Soredemo Sekai Wa Utsukushii Episode 2: The Rain Song

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It’s confirmed, Soresekai’s a keeper for the season.

vlcsnap-2014-04-13-15h07m42s255Quite a bit happened this week. Upon Nike’s rejection to summon the rain as requested by Livius, he decides to lock her up until she agrees. It fails, since she manages to escape, but Nike explains to Livius the conditions that need to be met for her to summon the rain – she must be able to see the beauty of the world around her, and her emotions need to be in line with the person requesting the rain, Livius himself. He finally gives in and tries to do so, but before long an assasination attempt by enemy factions injures Nike as she rescues Livius from an arrow, causing him to instill martial law to wipe out rebels, while also sending Nike back to her homeland to prevent her from getting hurt again. A final, all-out attempt by the rebels starts a fire in the castle Livius inhabits in attempts to finish him off, but Nike uses her rain-summoning abilities to bring rain to the land, putting out the fire in the process.

vlcsnap-2014-04-13-15h08m24s157This week is an improvement over the first, and remains as one of the most refreshing series I’ve seen from the shoujo genre in a very long time. I thoroughly enjoyed the idea that Nike’s powers really weren’t parlor tricks as Livius (and probably the audience) would believe. A lot needs to be done for such power to be exhibited upon request – and this need for an emotional connection between the summoner and the one requesting the rain really gives space for a lot of development in the relationship between Nike and Livius.

vlcsnap-2014-04-13-15h09m09s93The characters so far are definitely very smartly written – Livius (who kind of reminds me of a certain Black Butler’s Ciel Phantomhive) has basically seen the harsh reality of the world – it is often cruel, bleak and certainly not beautiful. Nike on the other hand, has a strong curiosity for the beauty nature can provide (for her powers, but of course for herself as well), and exhibits a certain free-spiritedness that Livius doesn’t or can’t afford to have with his position as ruler of the world. The two make a perfect match, regardless of how the story is going to develop the nature of their relationship, but right now I can easily buy the sincerity of the care Nike has for Livius – she’s angry at him, but more so than that she’s upset that a boy of such a young age can no longer appreciate the beauty in the world like she can. Livius himself is clearly not completely blind to the beauty he has in his hands as the king, but simply refuses to remove the blinds obstructing his sight. His request to see rain fall in his lands, and her ability to grant that request through specific conditions is clearly testament to how the story is building the foundation of the relationship between these two excellently.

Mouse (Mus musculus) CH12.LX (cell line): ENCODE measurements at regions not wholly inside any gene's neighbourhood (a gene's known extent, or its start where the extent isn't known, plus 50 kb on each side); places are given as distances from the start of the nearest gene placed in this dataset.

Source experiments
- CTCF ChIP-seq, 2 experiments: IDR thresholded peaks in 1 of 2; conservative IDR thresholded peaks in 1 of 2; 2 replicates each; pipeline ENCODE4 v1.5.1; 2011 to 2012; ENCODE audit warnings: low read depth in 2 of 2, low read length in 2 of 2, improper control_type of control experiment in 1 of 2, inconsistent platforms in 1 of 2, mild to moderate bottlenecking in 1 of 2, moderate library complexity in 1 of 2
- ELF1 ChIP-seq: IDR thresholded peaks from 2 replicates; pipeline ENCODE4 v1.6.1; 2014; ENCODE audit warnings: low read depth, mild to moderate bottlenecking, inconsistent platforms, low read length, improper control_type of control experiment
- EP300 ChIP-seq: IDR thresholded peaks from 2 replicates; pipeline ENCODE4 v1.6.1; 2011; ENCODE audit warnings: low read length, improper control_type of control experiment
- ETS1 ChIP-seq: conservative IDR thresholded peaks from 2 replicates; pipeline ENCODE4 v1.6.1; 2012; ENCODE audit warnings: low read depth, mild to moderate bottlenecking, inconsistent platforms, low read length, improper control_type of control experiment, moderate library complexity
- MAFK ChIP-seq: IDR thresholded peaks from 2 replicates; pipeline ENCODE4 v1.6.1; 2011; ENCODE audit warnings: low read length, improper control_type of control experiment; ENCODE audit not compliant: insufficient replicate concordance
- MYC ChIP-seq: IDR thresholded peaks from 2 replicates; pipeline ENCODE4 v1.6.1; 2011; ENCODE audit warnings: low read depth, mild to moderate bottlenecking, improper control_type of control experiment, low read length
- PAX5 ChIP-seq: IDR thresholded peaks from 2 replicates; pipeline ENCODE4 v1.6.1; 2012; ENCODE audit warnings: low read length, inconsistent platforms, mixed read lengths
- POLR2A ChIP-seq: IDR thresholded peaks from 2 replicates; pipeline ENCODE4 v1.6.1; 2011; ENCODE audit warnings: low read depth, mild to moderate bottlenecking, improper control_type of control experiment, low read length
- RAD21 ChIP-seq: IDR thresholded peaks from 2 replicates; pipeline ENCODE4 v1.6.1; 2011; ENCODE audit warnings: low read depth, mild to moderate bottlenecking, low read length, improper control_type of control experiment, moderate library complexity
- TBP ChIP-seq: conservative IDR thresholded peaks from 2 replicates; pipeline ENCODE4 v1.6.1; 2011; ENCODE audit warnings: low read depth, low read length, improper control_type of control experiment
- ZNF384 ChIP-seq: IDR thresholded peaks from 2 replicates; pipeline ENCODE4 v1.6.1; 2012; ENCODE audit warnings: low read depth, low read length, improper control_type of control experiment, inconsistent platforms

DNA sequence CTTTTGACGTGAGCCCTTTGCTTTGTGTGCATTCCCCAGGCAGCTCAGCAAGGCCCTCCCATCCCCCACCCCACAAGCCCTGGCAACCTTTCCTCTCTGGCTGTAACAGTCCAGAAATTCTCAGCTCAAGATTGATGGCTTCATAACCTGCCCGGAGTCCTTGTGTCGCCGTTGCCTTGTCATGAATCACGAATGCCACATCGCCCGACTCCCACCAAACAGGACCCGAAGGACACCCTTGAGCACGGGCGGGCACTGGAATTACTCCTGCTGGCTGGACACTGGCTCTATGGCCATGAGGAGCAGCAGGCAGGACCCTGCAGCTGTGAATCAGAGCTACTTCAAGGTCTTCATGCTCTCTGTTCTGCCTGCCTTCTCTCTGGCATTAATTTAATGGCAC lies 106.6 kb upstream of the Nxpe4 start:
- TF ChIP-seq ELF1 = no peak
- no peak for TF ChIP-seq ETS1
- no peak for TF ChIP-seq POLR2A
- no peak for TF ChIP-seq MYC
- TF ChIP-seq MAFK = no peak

vlcsnap-2014-04-13-15h09m58s83And just what is this beauty he once saw before becoming the person he is at present? It’s told very smartly through the use of Nike’s dreams – a quiet, deep love he and his mother shared before she was assassinated – it further allows Nike to understand Livius better, and is a plot device I really appreciate.

Overall I’d say that Soresekai has been living up to its potential, and its name (literally). It’ll be very interesting to see how they’re going to develop the relationship between Nike and Livius in a world as fascinating as this, I’m happy for more episodes to come.

(NOTE: Eva and I are sharing Soresekai, so next week it’ll be her turn to cover the episode!)

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2 Responses

  1. Pablo says:

    Thank you so much for taking up this series for review!

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